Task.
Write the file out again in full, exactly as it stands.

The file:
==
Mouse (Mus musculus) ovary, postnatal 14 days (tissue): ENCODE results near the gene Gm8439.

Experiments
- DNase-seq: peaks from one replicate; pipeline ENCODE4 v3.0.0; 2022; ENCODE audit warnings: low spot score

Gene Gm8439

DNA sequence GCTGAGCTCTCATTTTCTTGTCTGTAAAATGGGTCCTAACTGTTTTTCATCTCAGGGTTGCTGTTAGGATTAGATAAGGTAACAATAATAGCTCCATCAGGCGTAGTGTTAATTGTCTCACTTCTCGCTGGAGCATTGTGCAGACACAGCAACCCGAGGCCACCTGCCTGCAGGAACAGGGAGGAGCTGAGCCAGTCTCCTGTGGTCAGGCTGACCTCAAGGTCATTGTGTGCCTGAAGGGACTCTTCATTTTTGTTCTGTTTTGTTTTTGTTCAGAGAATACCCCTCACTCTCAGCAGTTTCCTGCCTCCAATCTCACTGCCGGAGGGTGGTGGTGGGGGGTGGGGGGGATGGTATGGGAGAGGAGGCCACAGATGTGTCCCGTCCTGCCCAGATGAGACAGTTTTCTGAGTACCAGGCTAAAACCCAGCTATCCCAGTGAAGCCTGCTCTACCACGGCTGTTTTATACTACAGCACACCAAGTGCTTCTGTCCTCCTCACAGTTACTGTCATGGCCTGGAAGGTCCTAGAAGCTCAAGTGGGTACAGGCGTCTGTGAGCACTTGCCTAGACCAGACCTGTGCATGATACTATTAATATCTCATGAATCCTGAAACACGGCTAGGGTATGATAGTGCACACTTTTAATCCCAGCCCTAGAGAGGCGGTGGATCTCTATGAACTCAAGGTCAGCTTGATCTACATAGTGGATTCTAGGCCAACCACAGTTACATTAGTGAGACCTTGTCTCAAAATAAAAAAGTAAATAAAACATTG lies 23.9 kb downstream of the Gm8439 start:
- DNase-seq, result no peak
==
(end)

Mouse (Mus musculus) ovary, postnatal 14 days (tissue): ENCODE results near the gene Gm8439.

Experiments
- DNase-seq: peaks from one replicate; pipeline ENCODE4 v3.0.0; 2022; ENCODE audit warnings: low spot score

Gene Gm8439

DNA sequence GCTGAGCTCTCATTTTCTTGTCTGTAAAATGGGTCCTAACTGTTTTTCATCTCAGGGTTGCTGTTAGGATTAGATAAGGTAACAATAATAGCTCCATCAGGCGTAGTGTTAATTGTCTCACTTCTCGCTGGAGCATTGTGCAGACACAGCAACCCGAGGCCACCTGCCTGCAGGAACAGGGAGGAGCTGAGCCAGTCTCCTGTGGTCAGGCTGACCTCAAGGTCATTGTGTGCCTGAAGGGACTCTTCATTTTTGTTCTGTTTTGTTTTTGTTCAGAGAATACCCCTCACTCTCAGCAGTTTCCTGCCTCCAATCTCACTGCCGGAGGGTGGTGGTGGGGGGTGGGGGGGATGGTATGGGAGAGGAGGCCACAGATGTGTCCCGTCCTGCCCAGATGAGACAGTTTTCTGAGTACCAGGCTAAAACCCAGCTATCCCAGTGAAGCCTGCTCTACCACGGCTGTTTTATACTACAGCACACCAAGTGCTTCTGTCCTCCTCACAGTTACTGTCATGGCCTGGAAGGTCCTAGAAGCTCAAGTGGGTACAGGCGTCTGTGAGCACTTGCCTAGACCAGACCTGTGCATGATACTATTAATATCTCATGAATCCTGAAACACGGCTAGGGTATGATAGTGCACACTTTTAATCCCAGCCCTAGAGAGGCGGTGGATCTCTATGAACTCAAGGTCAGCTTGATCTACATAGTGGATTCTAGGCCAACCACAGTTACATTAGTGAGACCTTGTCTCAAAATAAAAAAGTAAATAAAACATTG lies 23.9 kb downstream of the Gm8439 start:
- DNase-seq, result no peak